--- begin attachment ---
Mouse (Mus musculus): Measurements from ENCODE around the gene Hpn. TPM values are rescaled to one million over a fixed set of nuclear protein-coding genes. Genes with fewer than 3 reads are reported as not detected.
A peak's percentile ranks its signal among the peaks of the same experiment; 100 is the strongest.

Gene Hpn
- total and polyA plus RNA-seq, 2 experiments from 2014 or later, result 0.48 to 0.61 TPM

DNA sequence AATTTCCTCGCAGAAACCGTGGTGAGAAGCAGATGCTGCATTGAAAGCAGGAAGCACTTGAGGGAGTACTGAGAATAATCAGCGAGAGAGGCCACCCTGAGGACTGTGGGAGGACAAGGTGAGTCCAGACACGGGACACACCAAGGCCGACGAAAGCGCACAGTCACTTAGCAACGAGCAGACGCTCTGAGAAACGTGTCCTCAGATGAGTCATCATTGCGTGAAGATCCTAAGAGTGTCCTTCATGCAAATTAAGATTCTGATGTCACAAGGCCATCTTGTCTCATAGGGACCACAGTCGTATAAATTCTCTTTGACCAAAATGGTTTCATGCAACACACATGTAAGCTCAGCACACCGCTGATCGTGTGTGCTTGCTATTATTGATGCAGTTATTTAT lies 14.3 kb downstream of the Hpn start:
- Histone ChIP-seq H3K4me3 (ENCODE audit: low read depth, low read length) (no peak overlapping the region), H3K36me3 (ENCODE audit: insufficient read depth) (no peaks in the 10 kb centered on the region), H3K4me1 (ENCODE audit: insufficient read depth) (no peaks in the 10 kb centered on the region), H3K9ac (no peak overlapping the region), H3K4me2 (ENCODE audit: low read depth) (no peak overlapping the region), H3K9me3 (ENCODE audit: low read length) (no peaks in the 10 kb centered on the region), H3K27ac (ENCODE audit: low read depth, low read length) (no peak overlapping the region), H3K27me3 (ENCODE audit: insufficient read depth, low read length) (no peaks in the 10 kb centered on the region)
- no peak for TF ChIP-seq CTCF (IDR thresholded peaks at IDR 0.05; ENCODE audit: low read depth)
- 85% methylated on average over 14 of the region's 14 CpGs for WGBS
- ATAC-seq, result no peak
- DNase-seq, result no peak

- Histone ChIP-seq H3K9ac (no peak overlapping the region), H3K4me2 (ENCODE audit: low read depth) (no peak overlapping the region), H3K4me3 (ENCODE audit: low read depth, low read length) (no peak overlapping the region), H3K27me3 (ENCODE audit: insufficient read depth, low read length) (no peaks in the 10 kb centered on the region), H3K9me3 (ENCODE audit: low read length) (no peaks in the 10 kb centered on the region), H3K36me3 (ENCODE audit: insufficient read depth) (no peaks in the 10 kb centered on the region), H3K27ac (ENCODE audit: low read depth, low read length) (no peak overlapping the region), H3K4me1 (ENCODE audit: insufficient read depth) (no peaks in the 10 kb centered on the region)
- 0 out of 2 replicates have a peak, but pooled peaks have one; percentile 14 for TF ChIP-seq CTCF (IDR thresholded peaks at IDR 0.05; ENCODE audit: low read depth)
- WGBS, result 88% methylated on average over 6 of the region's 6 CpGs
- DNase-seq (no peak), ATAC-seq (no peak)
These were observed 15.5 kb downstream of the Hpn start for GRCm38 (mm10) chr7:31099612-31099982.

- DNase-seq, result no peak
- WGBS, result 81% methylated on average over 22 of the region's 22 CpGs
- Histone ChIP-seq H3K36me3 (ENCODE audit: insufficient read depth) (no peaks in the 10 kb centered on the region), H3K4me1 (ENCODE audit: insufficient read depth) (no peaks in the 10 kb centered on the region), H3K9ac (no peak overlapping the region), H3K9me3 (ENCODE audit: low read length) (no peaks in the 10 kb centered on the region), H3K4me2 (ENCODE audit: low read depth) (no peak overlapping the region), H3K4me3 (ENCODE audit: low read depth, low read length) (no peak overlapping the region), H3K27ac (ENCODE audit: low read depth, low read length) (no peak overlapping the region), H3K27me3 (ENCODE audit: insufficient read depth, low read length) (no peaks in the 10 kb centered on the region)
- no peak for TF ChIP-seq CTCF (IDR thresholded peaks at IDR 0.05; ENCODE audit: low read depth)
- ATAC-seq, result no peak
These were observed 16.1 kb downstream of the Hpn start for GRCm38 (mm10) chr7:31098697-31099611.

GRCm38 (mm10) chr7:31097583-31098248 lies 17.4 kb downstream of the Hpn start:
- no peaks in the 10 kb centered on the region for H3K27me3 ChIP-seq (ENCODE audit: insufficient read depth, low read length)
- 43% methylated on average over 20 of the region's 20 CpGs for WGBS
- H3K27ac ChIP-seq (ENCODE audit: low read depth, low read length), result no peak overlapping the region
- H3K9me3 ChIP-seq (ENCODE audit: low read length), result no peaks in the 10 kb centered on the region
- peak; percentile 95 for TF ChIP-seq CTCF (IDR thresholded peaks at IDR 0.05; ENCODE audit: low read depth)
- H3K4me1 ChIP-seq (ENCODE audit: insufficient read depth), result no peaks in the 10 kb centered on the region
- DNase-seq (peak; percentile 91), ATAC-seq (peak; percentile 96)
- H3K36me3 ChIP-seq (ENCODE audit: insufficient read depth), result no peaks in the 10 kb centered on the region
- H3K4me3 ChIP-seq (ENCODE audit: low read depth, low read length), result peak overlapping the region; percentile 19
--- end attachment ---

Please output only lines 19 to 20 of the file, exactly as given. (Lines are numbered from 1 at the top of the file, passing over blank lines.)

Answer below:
- no peak for TF ChIP-seq CTCF (IDR thresholded peaks at IDR 0.05; ENCODE audit: low read depth)
- ATAC-seq, result no peak